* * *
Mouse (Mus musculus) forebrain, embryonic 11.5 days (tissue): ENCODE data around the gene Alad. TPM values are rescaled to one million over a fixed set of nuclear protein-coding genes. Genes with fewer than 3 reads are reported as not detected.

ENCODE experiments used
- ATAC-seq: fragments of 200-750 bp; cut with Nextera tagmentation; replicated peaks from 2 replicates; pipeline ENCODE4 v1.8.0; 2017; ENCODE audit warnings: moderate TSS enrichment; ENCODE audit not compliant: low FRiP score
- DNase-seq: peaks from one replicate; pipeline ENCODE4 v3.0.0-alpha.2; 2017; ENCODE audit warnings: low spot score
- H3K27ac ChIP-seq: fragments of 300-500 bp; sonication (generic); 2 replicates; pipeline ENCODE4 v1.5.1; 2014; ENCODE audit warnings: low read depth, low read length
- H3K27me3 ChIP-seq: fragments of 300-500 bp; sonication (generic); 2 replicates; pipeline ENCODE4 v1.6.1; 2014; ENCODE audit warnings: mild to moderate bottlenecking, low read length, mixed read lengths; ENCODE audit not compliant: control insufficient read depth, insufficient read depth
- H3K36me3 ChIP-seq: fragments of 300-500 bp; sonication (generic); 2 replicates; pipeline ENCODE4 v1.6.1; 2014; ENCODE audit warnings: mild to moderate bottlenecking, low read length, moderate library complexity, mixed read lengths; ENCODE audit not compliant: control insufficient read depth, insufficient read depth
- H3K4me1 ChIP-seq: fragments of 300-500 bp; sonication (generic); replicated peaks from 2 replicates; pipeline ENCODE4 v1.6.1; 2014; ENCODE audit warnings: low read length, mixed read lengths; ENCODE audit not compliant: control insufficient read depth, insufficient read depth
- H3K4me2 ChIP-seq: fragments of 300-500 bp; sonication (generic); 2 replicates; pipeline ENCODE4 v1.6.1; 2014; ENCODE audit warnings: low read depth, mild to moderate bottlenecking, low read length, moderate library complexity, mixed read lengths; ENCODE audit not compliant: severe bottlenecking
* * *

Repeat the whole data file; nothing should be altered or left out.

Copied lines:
Mouse (Mus musculus) forebrain, embryonic 11.5 days (tissue): ENCODE data around the gene Alad. TPM values are rescaled to one million over a fixed set of nuclear protein-coding genes. Genes with fewer than 3 reads are reported as not detected.

ENCODE experiments used
- ATAC-seq: fragments of 200-750 bp; cut with Nextera tagmentation; replicated peaks from 2 replicates; pipeline ENCODE4 v1.8.0; 2017; ENCODE audit warnings: moderate TSS enrichment; ENCODE audit not compliant: low FRiP score
- DNase-seq: peaks from one replicate; pipeline ENCODE4 v3.0.0-alpha.2; 2017; ENCODE audit warnings: low spot score
- H3K27ac ChIP-seq: fragments of 300-500 bp; sonication (generic); 2 replicates; pipeline ENCODE4 v1.5.1; 2014; ENCODE audit warnings: low read depth, low read length
- H3K27me3 ChIP-seq: fragments of 300-500 bp; sonication (generic); 2 replicates; pipeline ENCODE4 v1.6.1; 2014; ENCODE audit warnings: mild to moderate bottlenecking, low read length, mixed read lengths; ENCODE audit not compliant: control insufficient read depth, insufficient read depth
- H3K36me3 ChIP-seq: fragments of 300-500 bp; sonication (generic); 2 replicates; pipeline ENCODE4 v1.6.1; 2014; ENCODE audit warnings: mild to moderate bottlenecking, low read length, moderate library complexity, mixed read lengths; ENCODE audit not compliant: control insufficient read depth, insufficient read depth
- H3K4me1 ChIP-seq: fragments of 300-500 bp; sonication (generic); replicated peaks from 2 replicates; pipeline ENCODE4 v1.6.1; 2014; ENCODE audit warnings: low read length, mixed read lengths; ENCODE audit not compliant: control insufficient read depth, insufficient read depth
- H3K4me2 ChIP-seq: fragments of 300-500 bp; sonication (generic); 2 replicates; pipeline ENCODE4 v1.6.1; 2014; ENCODE audit warnings: low read depth, mild to moderate bottlenecking, low read length, moderate library complexity, mixed read lengths; ENCODE audit not compliant: severe bottlenecking